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The Gregarious Machines

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by Paige Welsh

How UCSC researchers are making computers more human

If you’ve ever tried to have a conversation with your phone Joaquin-Pheonix-style, you know that Siri is a pretty frigid date. Computers really struggle with personality. Zhichoa Hu, a Ph.D. student in Computer Science at UC Santa Cruz, is trying to change that. She’s making our computers more personable by blending linguistics and psychology with programming. Computers may diversify into the introverted and the extroverted, the conscientious and the careless, the helpful and the spiteful, and much more. Your computer can be your pal.

Hu’s dream is to make a virtual agent or avatar that will adapt to the personality of the user to make human-technology interactions feel more natural.

“These kind of virtual agents will come into daily use. I don’t think today’s virtual agents are very mature. I personally don’t like interacting with Siri a lot,” says Hu.

Zhichoa Hu, a Ph.D. student in UCSC’s Computer Science program, is trying to make a pal out of your computer. (contributed)

Zhichoa Hu, a Ph.D. student in UCSC’s Computer Science program, is trying to make a pal out of your computer. (contributed)

Previous studies show that people believe their machines are more intelligent if they have a similar personality. However, most machines don’t have a personality period, let alone a similar one to a user. Hu and her team are diving into social science to fix this.

It’s the little words that count

We express our personalities through phrasing and body language. Think about all the little words you use in conversation. “Yeah” and “Right” acknowledge ideas. “Pretty” and “Sort of” mitigate the potency of ideas.

Let’s say two different people went to a restaurant and each had a bad experience. One person might say, “That place? The service was slow, and when they did come around, they were rude! Don’t waste your time.” Another may say, “It’s not that great, I guess. It’s just that the service took a while to come and they did, umm, they just weren’t that nice, you know?” They conveyed the same experience but the person who used more phrases like, “I guess” and “you know” came off as more shy.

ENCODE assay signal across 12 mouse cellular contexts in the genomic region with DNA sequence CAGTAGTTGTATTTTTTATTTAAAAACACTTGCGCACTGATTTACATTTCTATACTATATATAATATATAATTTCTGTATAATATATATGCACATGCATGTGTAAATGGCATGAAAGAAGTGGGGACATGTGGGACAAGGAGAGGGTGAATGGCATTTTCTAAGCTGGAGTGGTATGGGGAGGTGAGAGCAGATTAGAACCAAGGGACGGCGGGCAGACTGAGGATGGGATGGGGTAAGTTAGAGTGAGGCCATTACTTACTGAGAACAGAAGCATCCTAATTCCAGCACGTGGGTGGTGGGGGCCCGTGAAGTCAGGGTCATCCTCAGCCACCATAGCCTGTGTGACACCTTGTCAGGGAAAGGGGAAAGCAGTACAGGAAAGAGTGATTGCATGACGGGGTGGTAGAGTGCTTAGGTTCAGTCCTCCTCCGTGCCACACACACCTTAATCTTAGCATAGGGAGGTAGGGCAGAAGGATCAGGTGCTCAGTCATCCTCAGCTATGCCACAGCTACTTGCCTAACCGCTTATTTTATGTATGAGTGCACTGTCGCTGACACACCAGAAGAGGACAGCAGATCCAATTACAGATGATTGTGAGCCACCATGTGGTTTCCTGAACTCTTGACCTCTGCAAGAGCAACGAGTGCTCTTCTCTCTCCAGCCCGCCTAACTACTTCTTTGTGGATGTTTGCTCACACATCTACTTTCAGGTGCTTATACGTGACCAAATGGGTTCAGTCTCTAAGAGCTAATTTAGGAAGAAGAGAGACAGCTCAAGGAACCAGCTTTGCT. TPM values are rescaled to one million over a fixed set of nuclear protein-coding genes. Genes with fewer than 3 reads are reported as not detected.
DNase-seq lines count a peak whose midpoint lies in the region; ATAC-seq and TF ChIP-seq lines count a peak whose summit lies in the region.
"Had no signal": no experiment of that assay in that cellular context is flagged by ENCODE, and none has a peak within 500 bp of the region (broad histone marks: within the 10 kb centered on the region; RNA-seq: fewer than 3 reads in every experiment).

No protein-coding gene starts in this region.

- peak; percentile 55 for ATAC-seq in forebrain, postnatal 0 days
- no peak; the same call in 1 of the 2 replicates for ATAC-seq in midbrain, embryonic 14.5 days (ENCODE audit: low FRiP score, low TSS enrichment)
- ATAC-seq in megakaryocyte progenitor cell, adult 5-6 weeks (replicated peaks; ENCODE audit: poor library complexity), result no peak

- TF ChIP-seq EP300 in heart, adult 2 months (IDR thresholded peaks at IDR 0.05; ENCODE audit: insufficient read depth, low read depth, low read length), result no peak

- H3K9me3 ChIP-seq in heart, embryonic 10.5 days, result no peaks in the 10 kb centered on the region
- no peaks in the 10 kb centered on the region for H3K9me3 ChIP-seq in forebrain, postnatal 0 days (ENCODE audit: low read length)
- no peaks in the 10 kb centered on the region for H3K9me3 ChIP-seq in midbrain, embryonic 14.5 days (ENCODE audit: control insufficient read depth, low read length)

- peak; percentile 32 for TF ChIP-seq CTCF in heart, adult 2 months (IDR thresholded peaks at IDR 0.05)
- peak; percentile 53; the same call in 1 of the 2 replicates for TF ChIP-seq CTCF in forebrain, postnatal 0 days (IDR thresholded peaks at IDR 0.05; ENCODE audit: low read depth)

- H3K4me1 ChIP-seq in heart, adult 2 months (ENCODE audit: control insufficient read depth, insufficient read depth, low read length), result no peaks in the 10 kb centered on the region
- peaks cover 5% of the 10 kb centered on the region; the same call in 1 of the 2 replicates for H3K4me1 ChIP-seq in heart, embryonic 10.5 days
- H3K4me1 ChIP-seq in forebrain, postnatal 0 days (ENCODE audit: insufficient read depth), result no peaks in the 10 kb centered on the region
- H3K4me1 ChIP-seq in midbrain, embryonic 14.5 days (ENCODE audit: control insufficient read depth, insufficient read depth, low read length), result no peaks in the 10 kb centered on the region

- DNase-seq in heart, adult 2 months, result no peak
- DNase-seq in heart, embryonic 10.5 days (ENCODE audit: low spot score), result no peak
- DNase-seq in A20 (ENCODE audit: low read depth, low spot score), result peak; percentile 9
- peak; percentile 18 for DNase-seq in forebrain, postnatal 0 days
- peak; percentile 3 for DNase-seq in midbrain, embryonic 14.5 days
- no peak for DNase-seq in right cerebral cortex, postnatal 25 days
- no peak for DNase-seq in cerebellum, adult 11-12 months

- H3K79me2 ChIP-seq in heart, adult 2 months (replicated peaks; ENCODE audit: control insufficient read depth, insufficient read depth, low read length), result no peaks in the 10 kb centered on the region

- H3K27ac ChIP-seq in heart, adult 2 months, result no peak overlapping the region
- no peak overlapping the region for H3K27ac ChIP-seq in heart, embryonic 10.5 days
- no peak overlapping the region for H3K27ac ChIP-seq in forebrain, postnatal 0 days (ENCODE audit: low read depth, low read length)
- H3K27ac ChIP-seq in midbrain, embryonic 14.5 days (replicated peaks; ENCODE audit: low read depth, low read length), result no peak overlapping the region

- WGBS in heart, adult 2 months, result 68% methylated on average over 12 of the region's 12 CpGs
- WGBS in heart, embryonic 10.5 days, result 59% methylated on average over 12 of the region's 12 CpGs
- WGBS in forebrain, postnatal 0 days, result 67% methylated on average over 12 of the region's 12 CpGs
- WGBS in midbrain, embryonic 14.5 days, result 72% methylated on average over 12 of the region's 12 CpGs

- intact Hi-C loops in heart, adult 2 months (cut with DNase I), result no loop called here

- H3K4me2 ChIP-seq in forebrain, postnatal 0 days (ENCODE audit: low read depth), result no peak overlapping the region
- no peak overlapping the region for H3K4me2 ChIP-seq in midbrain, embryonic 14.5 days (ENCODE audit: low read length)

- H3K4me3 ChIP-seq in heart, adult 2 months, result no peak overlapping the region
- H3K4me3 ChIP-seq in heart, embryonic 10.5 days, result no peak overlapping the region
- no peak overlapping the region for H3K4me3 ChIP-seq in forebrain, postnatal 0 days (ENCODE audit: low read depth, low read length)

It gets even more complicated once you put two personalities in conversation together. For example, two extroverts will feed each other’s enthusiasm and their gestures will grow wider and wider. If an extrovert converses with an introvert, they’ll narrow their body language to better match the introvert. We also entrain, or parallel the sentence structures of whomever we’re talking to.

If my friend says, “Is it just me, or did the waiter look like an angry turtle when he saw the tip,” I’m probably going to say, “Yeah, but he looked like an angry turtle before he saw the tip.” The word “waiter” appear before “tip” as opposed to a sentence like, “Before he saw the tip, the waiter looked like an angry turtle.” It’s subtle, but these phrasing choices make conversation smoother and more agreeable.

With this in mind, Hu can program software to inject words like “Yeah” at choice moments and entrain the user’s phrasing. Hu says all the research her team has put into the psychology of conversation is changing the way she thinks about her daily interactions.

“I tend to observe people more when they’re talking. Those extroverted people, they really move!” says Hu.

How much humanity do we want?

Before Hu and her team go ahead and program Siri to say, “I can totally find like six taco places in your area,” they’re researching when we want computers to act like people.

Hu conducted a study in which she gave participants a real transcribed dialogue between a person giving directions over the phone and a pedestrian. Hu gave the study participants five sentence options to fill a blank in the conversation. For example, when the pedestrian asked, “Yeah, ok so at Cedar I hang a right?” potential responses included a spectrum from the very human, “Yeah, at Cedar hang a right,” to the very robotic, “Yes. Turn right onto Cedar.” Participants rated the options naturalness.